On May 18, 2011, about 1727 Pacific daylight time, a modified Boeing 707, registration N707AR, operating as Omega Aerial Refueling Services (Omega) flight 70 crashed on takeoff from runway 21 at Point Mugu Naval Air Station, California (KNTD). The airplane collided with a marsh area to the left side beyond the departure end of the runway and was substantially damaged by postimpact fire. The three flight crewmembers sustained minor injuries. The flight was conducted under the provisions of a contract between Omega and the US Naval Air Systems Command (NAVAIR) to provide aerial refueling of Navy F/A-18s in offshore warning area airspace. According to the Federal Aviation Administration (FAA), Omega, and the US Navy, the airplane was operating as a nonmilitary public aircraft under the provisions of 49 United States Code Sections 40102 and 40125. The accident flight crew consisted of a captain, first officer, and flight engineer who had flown with each other many times previously. The crewmembers reported conducting a normal preflight inspection. As the airplane taxied toward the runway, the reported wind was from 280º magnetic at 24 knots, gusting to 34 knots; the flight crew reported that the windsock showed very little change in the wind direction and a slight amount of gust. The crew had calculated a takeoff decision speed (V1) of 141 knots and a rotation speed (Vr) of 147 knots. The crew elected to add 5 knots to the rotation speed to compensate for the wind gusts and briefed a maximum power takeoff. The first officer, who was the pilot monitoring, stated that he advised the captain, who was the pilot flying, about advancing the power relatively smoothly to avoid a compressor stall with the crosswind, and the captain agreed. About 1723, air traffic control cleared the flight for takeoff from runway 21 and instructed the crew to turn left to a heading of 160º after departure. The captain applied takeoff thrust, and the first officer told investigators that, as the pilot in the right seat, he applied forward pressure on the yoke and right aileron input to compensate for the right crosswind. According to the crew, the takeoff roll was normal. At rotation speed, the captain rotated the airplane to an initial target pitch attitude of 11º airplane nose up. Shortly after liftoff, when the airplane was about 20 feet above the runway and about 7,000 feet down the runway, all three crewmembers heard a loud noise and observed the thrust lever for the No. 2 (left inboard) engine rapidly retard to the aft limit of the throttle quadrant. The captain stated that he applied full right rudder and near full right aileron to maintain directional control and level the wings, but the airplane continued to drift to the left. The captain reported that he perceived the airplane would not continue to climb and decided to “put it back on the ground.” Witnesses and a cell phone video from another Omega 707 crewmember observing the takeoff indicated that the No. 2 (left inboard) engine separated and traveled up above the left wing as the airplane was passing abeam taxiway A2. The inlet cowling for the No. 1 (left outboard) engine separated immediately thereafter, consistent with being struck by the No. 2 engine nacelle. The airplane began to descend with the remaining three engine power levers at maximum power, and the left wing dipped slightly (Pratt & Whitney indicated that loss of the inlet cowling on the No. 1 engine would increase drag, effectively resulting in less than zero thrust output). The captain said he lowered the nose and leveled the wings just as the airplane touched down on the runway between taxiway A2 and A1. The airplane made multiple contacts with the runway before drifting left and departing the runway surface before the airplane reached taxiway A1. The airplane crossed taxiway A and came to rest in the marsh area. According to the flight crewmembers, they observed flames in the cabin area and did not have time to perform an engine shutdown or evacuation checklist. The crew reported difficulty exiting the cockpit due to mud and debris blocking the cockpit door. All three crewmembers successfully evacuated through the left forward entrance via the escape slide.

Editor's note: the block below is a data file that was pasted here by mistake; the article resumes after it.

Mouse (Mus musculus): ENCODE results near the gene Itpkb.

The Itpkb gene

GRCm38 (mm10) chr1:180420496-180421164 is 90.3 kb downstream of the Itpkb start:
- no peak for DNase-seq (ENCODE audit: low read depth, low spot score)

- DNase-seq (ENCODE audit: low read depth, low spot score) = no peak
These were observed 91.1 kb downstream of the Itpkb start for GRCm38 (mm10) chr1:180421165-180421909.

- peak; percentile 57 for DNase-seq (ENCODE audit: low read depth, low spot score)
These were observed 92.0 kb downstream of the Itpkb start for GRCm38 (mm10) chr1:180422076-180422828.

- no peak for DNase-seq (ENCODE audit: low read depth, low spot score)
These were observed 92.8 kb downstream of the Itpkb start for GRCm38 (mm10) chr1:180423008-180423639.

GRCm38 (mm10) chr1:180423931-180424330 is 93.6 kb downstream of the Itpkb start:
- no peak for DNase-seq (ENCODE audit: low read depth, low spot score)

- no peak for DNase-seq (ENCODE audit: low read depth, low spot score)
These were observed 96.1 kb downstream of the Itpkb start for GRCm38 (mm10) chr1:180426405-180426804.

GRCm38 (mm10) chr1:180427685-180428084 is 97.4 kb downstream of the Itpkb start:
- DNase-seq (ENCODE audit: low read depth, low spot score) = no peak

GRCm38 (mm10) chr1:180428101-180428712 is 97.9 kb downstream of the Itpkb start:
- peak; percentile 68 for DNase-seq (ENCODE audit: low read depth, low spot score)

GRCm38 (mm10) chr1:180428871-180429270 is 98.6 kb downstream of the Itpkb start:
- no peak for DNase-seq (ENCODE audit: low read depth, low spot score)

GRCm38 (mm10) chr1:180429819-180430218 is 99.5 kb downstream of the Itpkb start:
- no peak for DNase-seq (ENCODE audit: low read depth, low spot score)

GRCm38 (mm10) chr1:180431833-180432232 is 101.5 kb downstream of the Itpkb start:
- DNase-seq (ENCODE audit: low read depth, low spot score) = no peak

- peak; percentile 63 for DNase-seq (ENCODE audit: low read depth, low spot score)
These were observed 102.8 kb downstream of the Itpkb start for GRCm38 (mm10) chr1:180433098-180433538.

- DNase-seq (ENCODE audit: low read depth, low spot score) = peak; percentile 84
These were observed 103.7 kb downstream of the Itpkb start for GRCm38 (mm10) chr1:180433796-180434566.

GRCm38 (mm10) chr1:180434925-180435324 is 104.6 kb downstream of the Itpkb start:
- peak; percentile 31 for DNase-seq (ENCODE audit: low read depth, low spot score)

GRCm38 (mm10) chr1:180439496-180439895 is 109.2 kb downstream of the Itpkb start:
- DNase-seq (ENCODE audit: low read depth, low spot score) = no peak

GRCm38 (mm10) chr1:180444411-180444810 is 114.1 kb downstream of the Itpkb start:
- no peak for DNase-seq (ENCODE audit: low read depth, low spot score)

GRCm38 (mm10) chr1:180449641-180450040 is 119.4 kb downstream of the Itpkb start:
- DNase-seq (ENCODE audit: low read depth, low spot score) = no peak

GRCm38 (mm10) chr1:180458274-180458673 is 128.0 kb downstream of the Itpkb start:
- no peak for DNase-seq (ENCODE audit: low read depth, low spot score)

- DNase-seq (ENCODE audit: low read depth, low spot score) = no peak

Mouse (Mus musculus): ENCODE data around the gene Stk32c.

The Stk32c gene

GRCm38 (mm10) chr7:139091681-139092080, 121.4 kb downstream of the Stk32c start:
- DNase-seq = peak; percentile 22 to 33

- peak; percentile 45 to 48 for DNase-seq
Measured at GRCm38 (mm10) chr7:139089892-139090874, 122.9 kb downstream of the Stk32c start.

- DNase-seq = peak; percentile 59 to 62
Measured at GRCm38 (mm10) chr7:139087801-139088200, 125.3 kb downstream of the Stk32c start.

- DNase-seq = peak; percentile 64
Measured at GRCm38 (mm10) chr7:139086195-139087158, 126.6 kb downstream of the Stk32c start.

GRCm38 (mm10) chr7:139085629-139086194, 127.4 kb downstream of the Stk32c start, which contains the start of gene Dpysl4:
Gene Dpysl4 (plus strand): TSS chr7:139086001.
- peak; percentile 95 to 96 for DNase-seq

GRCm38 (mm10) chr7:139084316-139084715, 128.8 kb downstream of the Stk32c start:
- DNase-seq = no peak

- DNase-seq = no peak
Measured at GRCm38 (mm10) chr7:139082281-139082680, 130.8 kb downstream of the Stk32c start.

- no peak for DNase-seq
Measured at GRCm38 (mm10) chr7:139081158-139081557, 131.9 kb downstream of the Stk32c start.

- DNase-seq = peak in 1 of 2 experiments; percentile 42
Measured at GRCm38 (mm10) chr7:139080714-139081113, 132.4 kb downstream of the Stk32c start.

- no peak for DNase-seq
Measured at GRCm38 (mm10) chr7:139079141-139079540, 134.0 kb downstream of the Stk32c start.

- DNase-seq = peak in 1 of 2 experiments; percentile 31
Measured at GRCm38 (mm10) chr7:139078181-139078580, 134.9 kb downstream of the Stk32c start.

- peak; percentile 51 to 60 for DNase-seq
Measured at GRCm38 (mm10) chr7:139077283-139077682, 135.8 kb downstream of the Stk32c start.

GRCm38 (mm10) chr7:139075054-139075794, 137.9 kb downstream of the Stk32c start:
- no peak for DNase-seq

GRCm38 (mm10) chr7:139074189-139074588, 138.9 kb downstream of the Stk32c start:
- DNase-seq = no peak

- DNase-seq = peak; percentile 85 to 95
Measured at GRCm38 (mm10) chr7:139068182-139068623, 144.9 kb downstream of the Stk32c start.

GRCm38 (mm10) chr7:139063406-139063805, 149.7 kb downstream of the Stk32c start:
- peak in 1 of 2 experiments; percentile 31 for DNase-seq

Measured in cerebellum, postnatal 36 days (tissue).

The NTSB determines that the probable cause of this accident was the failure of a midspar fitting, which was susceptible to fatigue cracking and should have been replaced with a newer, more fatigue-resistant version of the fitting as required by an airworthiness directive. Also causal was an erroneous maintenance entry made by a previous aircraft owner, which incorrectly reflected that the newer fitting had been installed.